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It all started as a Covid-19 shutdown project. Rich and I decided we wanted to tackle one big project for the house while we were cooped up in it.

Before and After

Rich saw a local sawyer’s ad selling slices of wood on Facebook and remembered I was interested in the beautiful end grain wood floors I had seen online. We got the wood from The “J” Team locally, in Hadley. The sawyer, James, is a great guy and the wood itself was inexpensive. (See earlier post about acquiring the wood HERE.) That was all great, but from there on out, that version of our floor just kept getting more difficult.

We knew it would be a challenge and, in the end, it was impossible. The slices checked as they dried and warped, some of them as much as a quarter of an inch. They were Black Oak, a wood so hard I could not imagine sanding it smooth. Adjusting our vision for the project, we decided we’d only use the slices that didn’t warp, and instead of the whole floor, we’d just make an area of end grain in the dining room much like a rug. But then it became an issue of too many types of wood on the floors: The living room has pine flooring and that just wouldn’t do for the kitchen. We’d have to have hardwood flooring around the end grain, creating a patchwork that would have looked awful. Ugh! The problems went on and on so we to let go of that idea and find a new solution.

After looking at alternatives like linoleum and ceramic tile, which had their own roadblocks for us, I decided on a creative, affordable solution: my own version of a paper floor. Yes, a paper floor -- as freaky as it sounds, it's quite practical.

I found a technique that I could adapt to for a warm, casual look that brought together some of the rich colors of the kitchen and the outdoor environment, creating a cohesive flow to our main living space. With the paper technique, I would be able to use paint opening up a world of choice.

It was a lot of work over the span of two weeks but, in the end, worth it. We love our floor, w saved a lot of money, and, best of all, it’s a fairly environmentally sound solution. We didn’t have to put the existing vinyl in the landfill nor did we have to use toxic chemicals to strip the adhesive off the subfloor. With a few repairs and a good amount of elbow grease, I was able to paper and paint right over the existing tile.

So we achieved our goal and we are floored!

I’ve laid out the steps and process photos because I know I’d want the details if I were reading this. If you’re interested to know more, please reach out. I’m happy to share.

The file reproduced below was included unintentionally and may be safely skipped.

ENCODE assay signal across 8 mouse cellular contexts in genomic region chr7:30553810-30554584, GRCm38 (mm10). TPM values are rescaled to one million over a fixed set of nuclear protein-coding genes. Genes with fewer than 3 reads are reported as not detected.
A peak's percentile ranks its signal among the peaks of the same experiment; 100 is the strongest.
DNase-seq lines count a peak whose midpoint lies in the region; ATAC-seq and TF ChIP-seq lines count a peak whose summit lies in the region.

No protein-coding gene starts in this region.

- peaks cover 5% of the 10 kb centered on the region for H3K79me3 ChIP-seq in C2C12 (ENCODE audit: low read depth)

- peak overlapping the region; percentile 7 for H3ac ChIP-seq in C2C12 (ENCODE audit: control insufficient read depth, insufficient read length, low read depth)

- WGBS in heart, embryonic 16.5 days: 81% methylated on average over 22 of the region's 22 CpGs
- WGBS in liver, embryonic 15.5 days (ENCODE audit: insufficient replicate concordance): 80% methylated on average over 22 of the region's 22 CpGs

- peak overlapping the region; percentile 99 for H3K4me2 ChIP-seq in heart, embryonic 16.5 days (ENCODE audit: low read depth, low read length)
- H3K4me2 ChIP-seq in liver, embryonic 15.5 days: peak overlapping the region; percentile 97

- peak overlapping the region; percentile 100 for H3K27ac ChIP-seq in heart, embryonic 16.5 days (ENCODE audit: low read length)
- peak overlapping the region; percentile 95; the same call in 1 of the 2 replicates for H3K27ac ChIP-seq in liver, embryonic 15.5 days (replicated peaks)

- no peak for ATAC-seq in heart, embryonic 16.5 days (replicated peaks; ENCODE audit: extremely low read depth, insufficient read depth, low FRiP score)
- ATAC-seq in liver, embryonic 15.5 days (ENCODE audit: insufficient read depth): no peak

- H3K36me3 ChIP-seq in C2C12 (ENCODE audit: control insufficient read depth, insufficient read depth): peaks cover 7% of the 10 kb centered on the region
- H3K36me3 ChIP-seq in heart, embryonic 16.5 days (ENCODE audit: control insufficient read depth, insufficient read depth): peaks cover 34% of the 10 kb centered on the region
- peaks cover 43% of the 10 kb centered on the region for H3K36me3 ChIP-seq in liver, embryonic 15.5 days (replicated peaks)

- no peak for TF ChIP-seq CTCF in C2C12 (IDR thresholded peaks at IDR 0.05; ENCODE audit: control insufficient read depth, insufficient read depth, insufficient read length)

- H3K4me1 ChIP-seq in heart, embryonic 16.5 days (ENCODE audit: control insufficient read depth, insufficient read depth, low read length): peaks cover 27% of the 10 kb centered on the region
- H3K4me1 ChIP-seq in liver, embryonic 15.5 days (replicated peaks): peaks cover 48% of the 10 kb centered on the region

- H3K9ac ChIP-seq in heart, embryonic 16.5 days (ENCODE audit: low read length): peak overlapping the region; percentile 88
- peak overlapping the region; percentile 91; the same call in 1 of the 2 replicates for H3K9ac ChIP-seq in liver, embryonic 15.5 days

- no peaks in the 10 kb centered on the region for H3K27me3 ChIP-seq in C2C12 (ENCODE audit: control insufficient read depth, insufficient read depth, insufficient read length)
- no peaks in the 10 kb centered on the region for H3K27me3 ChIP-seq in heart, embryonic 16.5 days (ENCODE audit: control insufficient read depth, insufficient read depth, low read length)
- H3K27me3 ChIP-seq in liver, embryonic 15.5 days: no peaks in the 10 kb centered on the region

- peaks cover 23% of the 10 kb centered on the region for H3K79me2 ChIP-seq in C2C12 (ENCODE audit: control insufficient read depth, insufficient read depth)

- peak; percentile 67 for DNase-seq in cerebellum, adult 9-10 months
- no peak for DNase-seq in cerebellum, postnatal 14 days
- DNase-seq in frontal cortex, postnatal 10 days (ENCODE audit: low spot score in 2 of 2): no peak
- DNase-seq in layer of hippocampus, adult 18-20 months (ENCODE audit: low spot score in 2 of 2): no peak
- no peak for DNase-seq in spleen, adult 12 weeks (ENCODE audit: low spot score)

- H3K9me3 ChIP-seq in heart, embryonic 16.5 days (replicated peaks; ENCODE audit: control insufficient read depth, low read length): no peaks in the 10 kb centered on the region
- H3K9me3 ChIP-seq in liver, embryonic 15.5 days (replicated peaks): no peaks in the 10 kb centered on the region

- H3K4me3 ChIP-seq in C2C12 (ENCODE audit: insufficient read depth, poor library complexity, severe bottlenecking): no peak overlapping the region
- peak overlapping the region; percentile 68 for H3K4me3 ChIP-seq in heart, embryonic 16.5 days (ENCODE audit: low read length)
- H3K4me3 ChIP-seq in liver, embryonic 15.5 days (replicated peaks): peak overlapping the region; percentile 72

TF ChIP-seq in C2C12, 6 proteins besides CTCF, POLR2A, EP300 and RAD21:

The wood slices, stacked and drying... And sadly, warping too.

Rethinking the floor design after eliminating the warped pieces of wood.

Our living room became like a second-hand furniture shop. Food prep became tricky.

With the furniture out of the way, the subfloor need to be leveled, cleaned, repaired and sanded with the orbital sander and with a very coarse paper.

Prep work done, I primed and once again sanded the floor.

Now it's time to tape off all the mop boards and take the bottom facer pieces off the appliances.

Prepped and ready, the papering can begin. This was the largest decoupage project i have ever done and I have done a lot. (Ask me sometime about my Statements collage pieces, that was fun).

I did this for a couple days...

When all the paper's dry, it's time to sand and prime it one last time before the fun part. The painting!

Not that being on your knees with glue up to your elbows for days isn't fun, but who can deny that a chance to play with color isn't what this whole project was about to begin with, right?

So bring on the GREEN! I had three shades of green to work with and I did a very loose blend to create a darker entry and front hall leading into the kitchen. (The color in this photo is off, but you get the idea.)

This pic is out of chronological order because the finish coat's already on, but it's here so you can see the unifying effect of my color scheme. We have have this open floor plan, so it all flows together. But the hall just feels like a different space. I solved that with the change in tone which lightens going into the kitchen.

This shot jumps ahead to me distressing the checkerboard pattern. I figure you don't need too much detail on the painted design because you are not likely going to be putting a beige and black checkerboard, framed in faux wood, centered in a field of mottled green on your own floor! (If I am wrong, get in touch, we can talk.)

Below is the finished effect. Now why in the heck go and scuff up a nice clean checkerboard pattern? I know it's trendy to distress painted finishes and all, but that's not it. Mainly it's because we have a generally casual funky feel to the house, and it works.

And this is what the final coat of 6 looks like as you finish the last two square feet. Kinda special.

And ta daa! The finished product. Now to bring back the furniture.

And after two weeks, it feels like home again. But here's one more picture i'd like to share...

My new photo gallery! I have been so excited to complete the look of the room with these photos by friends and Rich and I couldn't be happier with it. Thanks for looking!

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